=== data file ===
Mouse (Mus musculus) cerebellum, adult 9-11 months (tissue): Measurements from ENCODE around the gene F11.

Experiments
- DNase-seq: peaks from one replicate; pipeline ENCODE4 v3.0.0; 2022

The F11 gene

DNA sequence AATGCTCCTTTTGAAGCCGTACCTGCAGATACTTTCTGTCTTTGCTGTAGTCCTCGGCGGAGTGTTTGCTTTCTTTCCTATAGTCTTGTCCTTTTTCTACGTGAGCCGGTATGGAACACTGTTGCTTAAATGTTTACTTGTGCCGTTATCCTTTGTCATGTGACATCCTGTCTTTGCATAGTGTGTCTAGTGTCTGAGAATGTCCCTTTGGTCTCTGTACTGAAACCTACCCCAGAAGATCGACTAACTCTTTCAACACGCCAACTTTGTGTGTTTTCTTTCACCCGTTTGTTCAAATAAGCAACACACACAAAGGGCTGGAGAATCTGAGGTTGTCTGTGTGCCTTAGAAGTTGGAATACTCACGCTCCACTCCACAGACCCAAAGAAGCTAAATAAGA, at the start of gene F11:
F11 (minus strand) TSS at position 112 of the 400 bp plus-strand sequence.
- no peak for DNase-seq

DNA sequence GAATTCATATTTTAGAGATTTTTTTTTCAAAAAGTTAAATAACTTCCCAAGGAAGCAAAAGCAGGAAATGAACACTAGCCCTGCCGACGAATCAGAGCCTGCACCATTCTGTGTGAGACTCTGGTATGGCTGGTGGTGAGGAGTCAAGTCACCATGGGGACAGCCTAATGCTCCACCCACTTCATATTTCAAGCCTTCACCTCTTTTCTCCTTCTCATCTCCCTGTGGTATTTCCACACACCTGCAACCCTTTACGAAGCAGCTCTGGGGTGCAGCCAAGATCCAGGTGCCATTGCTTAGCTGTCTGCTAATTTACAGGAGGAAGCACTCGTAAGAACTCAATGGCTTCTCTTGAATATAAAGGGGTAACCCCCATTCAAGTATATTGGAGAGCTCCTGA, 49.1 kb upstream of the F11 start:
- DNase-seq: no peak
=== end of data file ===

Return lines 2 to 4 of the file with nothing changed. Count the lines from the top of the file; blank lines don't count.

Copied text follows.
Experiments
- DNase-seq: peaks from one replicate; pipeline ENCODE4 v3.0.0; 2022

The F11 gene